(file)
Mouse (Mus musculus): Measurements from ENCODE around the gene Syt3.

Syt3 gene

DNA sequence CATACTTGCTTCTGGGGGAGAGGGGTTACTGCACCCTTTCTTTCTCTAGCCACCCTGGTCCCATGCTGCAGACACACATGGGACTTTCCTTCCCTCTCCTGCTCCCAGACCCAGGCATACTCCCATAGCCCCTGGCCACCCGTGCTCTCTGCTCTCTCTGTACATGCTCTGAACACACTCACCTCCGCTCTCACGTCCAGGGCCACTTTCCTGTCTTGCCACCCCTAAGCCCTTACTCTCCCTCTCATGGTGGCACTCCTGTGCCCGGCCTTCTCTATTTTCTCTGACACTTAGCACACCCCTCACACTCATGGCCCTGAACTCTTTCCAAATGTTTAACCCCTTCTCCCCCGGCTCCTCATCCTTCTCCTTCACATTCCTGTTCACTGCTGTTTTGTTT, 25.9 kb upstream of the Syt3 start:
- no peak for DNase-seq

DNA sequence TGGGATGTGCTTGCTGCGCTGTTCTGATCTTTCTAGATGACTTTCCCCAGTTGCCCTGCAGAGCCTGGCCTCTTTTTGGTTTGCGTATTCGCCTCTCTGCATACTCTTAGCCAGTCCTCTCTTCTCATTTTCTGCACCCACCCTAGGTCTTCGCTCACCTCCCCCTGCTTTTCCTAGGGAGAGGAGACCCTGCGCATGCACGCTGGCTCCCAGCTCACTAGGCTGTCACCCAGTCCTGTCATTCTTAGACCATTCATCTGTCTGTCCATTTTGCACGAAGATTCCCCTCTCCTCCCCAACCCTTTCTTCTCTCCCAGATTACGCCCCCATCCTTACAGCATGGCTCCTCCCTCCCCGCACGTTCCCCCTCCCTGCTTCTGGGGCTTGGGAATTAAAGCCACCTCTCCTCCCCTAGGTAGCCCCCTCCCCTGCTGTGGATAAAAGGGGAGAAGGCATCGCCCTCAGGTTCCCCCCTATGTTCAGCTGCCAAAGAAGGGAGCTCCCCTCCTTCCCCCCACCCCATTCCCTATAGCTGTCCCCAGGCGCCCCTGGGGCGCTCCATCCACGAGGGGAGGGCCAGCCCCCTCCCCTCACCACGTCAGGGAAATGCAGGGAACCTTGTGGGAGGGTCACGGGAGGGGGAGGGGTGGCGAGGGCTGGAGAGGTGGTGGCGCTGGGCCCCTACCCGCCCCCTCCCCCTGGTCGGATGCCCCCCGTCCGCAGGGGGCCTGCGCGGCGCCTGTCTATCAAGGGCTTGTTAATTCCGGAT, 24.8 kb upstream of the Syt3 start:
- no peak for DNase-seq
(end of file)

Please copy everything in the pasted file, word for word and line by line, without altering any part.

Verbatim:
Mouse (Mus musculus): Measurements from ENCODE around the gene Syt3.

Syt3 gene

DNA sequence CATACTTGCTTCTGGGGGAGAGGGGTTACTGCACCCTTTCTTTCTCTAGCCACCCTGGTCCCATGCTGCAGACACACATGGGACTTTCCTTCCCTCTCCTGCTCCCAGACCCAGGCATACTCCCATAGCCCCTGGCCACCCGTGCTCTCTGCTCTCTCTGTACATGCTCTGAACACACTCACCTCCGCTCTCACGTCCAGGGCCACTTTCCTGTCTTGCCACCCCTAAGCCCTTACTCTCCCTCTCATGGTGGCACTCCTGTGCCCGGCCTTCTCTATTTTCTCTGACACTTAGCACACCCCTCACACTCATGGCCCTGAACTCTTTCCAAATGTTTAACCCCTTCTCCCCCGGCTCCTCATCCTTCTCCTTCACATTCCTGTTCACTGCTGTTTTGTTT, 25.9 kb upstream of the Syt3 start:
- no peak for DNase-seq

DNA sequence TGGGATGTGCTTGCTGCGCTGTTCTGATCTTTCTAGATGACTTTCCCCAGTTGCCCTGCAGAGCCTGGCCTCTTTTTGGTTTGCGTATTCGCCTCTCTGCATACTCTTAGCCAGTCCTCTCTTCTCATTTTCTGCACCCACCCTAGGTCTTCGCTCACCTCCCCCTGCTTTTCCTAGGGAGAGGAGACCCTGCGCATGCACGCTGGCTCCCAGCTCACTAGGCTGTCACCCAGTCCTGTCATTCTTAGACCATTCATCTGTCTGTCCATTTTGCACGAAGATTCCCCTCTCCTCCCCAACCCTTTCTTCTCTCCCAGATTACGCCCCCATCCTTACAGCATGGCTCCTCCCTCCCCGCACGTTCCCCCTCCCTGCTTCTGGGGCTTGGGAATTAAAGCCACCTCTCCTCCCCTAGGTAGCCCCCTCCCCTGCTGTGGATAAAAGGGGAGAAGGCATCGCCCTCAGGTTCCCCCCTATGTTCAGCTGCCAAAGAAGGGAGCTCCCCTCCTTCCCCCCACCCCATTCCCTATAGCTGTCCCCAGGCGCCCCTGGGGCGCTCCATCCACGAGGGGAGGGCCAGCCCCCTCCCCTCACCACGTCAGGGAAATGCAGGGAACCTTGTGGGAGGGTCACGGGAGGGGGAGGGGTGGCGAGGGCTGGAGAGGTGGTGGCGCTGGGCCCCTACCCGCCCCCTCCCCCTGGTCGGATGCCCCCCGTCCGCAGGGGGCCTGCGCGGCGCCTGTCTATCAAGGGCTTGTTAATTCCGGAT, 24.8 kb upstream of the Syt3 start:
- no peak for DNase-seq